NHS funds eye gene therapy, after Novartis cuts £613,000 price
NICE has recommended the NHS should fund Novartis’ Luxturna for a rare eye disorder, after the company agreed a discount from the list price of more than £613,000 per patient.
Luxturna (voretigene neparvovec) is approved for use in people with vision loss caused by inherited retinal dystrophy from confirmed RPE65 gene mutations, and NICE has okayed funding in those who have enough retinal cells.
The first licensed therapy for the inherited disease, NICE has fast-tracked its review of Luxturna, taking 20 weeks instead of the average 38 weeks within the Highly Specialised Technologies programme.
Around 86 people would be eligible for treatment in England, where the drug’s high price breached a budget impact test.
However Novartis worked with NHS England and agreed a discount that ensured the technology did not breach health service affordability rules.
The disease is caused by a defective RPE65 gene, which provides instructions for making a protein that is essential for normal vision.
Usually diagnosed in childhood, this causes progressive loss of vision which ultimately leads to near-total blindness and severely affects the quality of life of people with the condition, their families and carers. Current treatment is supportive care, such as the use of low-vision aids.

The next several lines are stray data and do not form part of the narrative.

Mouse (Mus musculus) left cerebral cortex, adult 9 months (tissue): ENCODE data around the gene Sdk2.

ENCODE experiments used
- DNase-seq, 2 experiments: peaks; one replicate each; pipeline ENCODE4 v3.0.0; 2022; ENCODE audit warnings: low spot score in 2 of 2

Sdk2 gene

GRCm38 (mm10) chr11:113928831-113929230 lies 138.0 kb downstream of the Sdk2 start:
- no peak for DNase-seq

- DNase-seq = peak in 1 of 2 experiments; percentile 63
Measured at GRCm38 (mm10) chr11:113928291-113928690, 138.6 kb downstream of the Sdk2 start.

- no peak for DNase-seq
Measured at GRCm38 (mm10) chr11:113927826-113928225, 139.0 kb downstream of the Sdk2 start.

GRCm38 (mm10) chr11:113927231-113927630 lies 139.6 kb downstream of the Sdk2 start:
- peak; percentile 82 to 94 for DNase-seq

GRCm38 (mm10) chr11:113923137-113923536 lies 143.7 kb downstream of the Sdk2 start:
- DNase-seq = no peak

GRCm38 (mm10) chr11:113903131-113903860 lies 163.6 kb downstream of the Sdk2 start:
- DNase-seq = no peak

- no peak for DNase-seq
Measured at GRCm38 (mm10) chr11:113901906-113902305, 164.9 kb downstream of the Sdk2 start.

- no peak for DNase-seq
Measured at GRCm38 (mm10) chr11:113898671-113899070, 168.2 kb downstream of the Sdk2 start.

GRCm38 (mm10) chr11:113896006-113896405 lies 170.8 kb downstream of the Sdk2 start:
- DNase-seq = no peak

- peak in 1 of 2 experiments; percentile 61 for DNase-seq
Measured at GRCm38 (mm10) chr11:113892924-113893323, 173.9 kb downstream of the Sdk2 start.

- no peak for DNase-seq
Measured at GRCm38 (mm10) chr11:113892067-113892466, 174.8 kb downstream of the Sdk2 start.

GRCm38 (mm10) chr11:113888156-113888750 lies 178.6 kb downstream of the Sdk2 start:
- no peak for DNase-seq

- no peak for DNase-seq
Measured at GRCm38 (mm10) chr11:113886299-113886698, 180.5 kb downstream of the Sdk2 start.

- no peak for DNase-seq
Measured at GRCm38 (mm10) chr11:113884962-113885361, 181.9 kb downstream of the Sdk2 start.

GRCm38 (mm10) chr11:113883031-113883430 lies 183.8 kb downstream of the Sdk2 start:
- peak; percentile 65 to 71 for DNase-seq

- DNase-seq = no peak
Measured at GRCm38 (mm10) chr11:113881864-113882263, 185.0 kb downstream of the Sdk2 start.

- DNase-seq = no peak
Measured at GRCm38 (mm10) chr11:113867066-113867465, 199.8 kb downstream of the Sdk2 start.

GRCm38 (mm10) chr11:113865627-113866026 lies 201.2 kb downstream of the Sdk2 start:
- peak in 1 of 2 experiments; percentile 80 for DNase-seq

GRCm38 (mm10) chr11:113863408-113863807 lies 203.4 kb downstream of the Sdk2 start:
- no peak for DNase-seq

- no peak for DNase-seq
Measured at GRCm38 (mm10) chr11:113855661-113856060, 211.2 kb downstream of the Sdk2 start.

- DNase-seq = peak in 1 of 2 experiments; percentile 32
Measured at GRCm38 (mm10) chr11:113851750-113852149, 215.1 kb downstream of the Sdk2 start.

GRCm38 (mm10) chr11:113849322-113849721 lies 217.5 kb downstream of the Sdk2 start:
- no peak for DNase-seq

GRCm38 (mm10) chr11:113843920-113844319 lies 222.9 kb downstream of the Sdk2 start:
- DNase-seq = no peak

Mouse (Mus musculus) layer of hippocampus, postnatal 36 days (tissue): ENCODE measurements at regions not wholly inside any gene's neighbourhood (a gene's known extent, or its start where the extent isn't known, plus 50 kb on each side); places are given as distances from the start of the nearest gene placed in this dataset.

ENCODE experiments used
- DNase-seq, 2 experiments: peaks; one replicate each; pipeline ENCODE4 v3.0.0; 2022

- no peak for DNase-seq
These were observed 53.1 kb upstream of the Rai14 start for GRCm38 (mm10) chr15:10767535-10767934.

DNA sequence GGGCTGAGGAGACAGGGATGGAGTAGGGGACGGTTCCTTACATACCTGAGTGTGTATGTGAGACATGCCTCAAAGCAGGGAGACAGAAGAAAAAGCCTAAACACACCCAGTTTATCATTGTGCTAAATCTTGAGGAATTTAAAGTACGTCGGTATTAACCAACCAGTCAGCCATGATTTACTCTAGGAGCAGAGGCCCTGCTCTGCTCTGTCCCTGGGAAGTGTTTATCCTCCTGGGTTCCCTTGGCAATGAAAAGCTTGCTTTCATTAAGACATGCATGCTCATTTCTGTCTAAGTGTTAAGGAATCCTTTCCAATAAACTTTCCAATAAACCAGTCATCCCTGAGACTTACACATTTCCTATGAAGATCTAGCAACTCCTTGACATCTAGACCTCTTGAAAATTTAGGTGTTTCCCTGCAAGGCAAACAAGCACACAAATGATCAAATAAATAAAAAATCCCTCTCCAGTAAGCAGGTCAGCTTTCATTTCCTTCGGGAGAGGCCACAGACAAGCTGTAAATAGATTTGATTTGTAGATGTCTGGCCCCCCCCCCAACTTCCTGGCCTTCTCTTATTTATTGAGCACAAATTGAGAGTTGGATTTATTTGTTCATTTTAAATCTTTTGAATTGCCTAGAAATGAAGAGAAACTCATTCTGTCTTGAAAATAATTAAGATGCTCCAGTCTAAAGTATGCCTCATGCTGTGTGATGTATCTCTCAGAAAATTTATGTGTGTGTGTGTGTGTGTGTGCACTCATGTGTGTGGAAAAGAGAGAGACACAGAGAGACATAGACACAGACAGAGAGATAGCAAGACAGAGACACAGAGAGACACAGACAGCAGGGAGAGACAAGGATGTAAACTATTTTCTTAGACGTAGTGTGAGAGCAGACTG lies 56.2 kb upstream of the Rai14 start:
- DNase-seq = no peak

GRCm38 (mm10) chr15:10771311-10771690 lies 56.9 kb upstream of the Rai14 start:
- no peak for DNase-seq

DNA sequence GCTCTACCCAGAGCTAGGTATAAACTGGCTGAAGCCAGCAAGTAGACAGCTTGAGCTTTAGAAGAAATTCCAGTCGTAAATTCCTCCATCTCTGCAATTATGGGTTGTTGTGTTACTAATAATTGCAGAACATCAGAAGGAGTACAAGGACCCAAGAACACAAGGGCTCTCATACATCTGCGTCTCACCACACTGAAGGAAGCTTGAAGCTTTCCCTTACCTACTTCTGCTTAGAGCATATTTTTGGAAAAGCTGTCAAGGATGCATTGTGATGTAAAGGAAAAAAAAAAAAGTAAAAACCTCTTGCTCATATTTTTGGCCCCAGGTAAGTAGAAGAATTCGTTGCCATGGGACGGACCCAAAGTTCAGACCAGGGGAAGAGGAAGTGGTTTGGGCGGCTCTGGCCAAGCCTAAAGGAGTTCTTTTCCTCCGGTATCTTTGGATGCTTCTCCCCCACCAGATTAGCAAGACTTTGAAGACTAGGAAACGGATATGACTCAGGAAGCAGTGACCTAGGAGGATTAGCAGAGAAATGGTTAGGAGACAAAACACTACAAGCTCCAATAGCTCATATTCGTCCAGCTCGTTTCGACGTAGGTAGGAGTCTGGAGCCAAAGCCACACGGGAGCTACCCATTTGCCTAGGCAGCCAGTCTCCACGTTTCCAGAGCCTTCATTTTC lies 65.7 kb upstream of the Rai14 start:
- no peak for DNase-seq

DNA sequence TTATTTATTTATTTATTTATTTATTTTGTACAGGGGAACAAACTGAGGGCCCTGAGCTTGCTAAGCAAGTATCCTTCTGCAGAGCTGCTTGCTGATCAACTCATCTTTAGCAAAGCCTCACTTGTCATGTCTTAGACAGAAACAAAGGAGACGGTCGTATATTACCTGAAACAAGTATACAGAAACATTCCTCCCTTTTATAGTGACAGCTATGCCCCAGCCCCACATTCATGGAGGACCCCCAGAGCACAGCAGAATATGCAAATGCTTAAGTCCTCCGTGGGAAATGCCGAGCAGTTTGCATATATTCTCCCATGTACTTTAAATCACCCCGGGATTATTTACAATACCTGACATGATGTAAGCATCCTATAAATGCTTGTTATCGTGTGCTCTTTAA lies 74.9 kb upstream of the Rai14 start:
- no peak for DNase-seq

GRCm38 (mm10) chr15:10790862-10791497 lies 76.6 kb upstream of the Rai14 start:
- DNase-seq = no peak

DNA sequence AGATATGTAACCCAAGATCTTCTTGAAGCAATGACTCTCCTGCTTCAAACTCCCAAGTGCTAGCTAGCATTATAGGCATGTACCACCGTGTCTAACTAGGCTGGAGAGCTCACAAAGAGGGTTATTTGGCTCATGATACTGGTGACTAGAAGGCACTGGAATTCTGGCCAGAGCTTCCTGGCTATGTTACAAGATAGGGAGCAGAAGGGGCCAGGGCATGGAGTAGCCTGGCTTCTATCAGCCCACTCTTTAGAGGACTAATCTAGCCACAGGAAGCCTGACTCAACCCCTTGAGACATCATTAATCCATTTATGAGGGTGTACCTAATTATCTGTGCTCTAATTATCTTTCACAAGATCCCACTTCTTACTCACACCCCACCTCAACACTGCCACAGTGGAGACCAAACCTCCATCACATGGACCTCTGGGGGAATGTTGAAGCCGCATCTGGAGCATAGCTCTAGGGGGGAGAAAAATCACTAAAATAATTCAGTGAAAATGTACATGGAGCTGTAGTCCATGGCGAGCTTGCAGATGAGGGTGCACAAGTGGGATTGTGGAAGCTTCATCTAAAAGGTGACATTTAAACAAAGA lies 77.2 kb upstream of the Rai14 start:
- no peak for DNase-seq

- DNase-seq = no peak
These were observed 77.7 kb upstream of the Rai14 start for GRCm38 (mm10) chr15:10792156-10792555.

As outlined by a patient in an interview with pharmaphorum, the disease makes day-to-day life very difficult, with the therapy vastly improving vision particularly at night.
Luxturna is a gene therapy injected directly into the retina by a surgeon. It works by introducing a healthy copy of the defective RPE65 gene into the retinal cells, enabling people with the condition to produce functional RPE65 protein.
NICE noted that evidence from clinical trials shows that, in the short term, Luxturna improves vision and prevents the condition from getting worse.
There is no long-term clinical evidence, but the committee considered it is biologically plausible that the treatment effect is likely to continue for decades.
Luxturna is the second innovative gene therapy which NICE has produced positive guidance on in its highly specialised technology programme – after Orchard Therapeutics’ Strimvelis for treating adenosine deaminase deficiency–severe combined immunodeficiency was recommended in February last year.
Meindert Boysen, director of the Centre for Health Technology Evaluation at NICE, said: “This is a highly innovative treatment for a very distressing, inherited condition so we are pleased the company has worked with us and NHS England and Improvement to allow us to offer these families hope for the future.
“The company’s willingness to work with us early and constructively has allowed us to publish this guidance on a much faster timeline than normal which is good news for patients.”
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